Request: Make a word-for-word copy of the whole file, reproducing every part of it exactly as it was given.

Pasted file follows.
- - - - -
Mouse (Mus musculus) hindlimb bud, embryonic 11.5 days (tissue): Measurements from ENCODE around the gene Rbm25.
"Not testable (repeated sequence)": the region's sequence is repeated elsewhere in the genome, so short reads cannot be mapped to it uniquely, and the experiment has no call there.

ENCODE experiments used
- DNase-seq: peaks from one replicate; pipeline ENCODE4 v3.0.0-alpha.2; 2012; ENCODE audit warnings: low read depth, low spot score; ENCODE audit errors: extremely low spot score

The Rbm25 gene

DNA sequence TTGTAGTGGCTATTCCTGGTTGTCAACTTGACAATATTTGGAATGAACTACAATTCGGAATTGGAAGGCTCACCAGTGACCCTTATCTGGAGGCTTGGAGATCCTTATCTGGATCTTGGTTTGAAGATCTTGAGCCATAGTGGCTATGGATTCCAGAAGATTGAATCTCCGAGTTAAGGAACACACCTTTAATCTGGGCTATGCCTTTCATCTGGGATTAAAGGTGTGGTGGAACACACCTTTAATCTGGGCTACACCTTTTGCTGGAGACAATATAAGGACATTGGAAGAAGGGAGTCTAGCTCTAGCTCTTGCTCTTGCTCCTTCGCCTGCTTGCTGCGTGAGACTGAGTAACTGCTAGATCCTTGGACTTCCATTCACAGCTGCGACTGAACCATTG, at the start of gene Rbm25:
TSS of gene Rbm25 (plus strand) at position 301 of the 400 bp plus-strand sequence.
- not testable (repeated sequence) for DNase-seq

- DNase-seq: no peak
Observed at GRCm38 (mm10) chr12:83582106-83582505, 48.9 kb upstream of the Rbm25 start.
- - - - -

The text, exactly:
Mouse (Mus musculus) hindlimb bud, embryonic 11.5 days (tissue): Measurements from ENCODE around the gene Rbm25.
"Not testable (repeated sequence)": the region's sequence is repeated elsewhere in the genome, so short reads cannot be mapped to it uniquely, and the experiment has no call there.

ENCODE experiments used
- DNase-seq: peaks from one replicate; pipeline ENCODE4 v3.0.0-alpha.2; 2012; ENCODE audit warnings: low read depth, low spot score; ENCODE audit errors: extremely low spot score

The Rbm25 gene

DNA sequence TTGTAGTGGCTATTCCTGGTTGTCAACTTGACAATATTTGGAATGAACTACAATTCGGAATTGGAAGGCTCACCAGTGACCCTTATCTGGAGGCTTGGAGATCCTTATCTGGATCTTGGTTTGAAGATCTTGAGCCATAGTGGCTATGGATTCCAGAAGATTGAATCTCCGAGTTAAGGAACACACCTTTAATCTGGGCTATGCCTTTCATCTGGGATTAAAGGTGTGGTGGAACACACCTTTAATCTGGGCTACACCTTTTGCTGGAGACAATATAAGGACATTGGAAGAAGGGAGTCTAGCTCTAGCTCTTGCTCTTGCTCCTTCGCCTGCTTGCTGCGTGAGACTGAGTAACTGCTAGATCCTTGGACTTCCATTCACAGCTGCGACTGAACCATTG, at the start of gene Rbm25:
TSS of gene Rbm25 (plus strand) at position 301 of the 400 bp plus-strand sequence.
- not testable (repeated sequence) for DNase-seq

- DNase-seq: no peak
Observed at GRCm38 (mm10) chr12:83582106-83582505, 48.9 kb upstream of the Rbm25 start.